Readers Ask about Eternal Security and Evangelism

by Bob Wilkin

I’ve received many calls and emails about my Mar-April article on the necessity of belief in eternal security. Three questions in particular need clarification.

I wasn’t saying that if you’ve never believed that assurance is of the essence of saving faith, you’ve not yet been born again. One reader wondered that since I admitted to not believing this until 1990, was I saying that I personally was not born again until then. No. A person is not born again until he believes that simply by faith in Jesus he is eternally secure. I believed that I was eternally secure in late 1972. I didn’t realize until 1990, however, that this is the message all must believe to be born again. Prior to 1990, I personally thought that eternal security was something I had to believe since my works-salvation thinking wouldn’t go away. In 1990 I realized that no one’s works salvation thinking will go away until they believe in eternal security.

I wasn’t saying that if you don’t specifically mention everlasting life or eternal security you can’t clearly explain the saving message. I was talking about the concept, not the precise words. Obviously the expression “eternal security” isn’t even found in the Bible. While everlasting life or eternal life is found repeatedly in John’s Gospel and elsewhere in the NT, other terms are used too. Paul speaks of “justification” in Galatians and “salvation” in Eph 2:8-9. Clearly he sees in those terms something that is once-and-for-all, irreversible. The concept of eternal security is there, even though the expression is not. If you never make it clear to a person that by faith in Jesus his eternal destiny is set and unchangeable, then he may well retain works-salvation thinking. Of course, a person might believe in eternal security even though the evangelist doesn’t even hint at it. However, the clearer we are, the more likely the listener will understand and be able to believe.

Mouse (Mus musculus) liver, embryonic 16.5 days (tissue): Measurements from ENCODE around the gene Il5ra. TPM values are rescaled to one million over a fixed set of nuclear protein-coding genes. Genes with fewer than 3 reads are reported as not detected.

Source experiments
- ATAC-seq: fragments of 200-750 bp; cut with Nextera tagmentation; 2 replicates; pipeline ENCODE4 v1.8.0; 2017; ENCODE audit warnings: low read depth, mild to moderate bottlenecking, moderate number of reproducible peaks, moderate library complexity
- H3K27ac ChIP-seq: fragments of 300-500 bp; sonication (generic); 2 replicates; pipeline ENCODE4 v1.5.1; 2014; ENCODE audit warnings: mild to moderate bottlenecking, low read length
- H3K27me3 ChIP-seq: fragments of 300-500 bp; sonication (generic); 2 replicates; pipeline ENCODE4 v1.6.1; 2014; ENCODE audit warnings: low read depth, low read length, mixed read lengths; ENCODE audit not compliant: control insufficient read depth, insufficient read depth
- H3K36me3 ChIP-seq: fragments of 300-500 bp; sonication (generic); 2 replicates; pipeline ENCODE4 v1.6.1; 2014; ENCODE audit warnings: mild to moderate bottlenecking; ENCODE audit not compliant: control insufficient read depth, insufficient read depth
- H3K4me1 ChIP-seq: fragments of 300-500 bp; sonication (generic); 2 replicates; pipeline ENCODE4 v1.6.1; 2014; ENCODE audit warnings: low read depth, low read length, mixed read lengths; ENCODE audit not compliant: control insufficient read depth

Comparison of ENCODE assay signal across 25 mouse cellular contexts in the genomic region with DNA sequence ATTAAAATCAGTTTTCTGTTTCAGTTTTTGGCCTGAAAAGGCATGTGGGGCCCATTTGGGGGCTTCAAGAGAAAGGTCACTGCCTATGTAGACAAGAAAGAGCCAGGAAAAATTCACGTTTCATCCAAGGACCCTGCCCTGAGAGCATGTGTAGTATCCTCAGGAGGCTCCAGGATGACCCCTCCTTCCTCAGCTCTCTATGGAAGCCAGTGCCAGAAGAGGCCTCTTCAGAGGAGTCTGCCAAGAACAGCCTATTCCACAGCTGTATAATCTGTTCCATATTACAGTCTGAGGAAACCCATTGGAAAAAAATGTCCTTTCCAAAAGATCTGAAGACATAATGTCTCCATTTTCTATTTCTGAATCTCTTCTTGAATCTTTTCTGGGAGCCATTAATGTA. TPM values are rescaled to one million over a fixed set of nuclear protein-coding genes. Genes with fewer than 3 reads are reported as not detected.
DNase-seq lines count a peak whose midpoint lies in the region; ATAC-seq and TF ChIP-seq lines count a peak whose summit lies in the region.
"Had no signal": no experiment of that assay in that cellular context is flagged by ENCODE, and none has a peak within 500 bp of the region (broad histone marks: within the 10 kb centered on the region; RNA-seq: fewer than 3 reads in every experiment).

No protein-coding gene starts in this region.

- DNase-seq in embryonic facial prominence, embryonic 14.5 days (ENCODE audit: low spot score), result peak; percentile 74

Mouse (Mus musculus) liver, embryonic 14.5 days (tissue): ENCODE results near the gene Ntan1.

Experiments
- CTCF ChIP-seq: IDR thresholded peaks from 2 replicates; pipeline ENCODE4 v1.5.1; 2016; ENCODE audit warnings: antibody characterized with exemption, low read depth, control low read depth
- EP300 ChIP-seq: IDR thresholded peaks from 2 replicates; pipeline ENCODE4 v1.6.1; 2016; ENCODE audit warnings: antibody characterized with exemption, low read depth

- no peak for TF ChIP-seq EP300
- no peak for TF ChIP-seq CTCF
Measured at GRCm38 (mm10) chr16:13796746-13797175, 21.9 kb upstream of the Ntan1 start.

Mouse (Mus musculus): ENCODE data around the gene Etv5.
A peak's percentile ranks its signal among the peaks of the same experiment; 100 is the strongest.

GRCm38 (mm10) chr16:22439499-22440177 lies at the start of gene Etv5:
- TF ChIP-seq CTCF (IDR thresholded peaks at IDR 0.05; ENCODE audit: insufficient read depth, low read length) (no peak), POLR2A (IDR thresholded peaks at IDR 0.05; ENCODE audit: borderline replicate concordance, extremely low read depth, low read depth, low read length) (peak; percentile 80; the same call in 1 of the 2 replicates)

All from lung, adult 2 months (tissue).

I wasn’t saying that if you tell people that Jesus promises them heaven when they die that you can’t clearly explain the gospel. If you make it clear that this is a done deal, that they will go to heaven when they die no matter what they do or fail to do in the future, then you have made the issue clear enough. If, however, you simply invite them to believe in Jesus so that they will go to heaven when they die, you run the great risk that the person will think you mean what most mean who say that: that as long as a believer perseveres in faith and good works, Jesus promises him heaven when he dies. They may think that while believing gives me salvation; perseverance allows me to keep it. They obviously do not believe John 3:16; 4:13-14; 5:24; 6:47; 11:25-27; Eph 2:8-9; etc.


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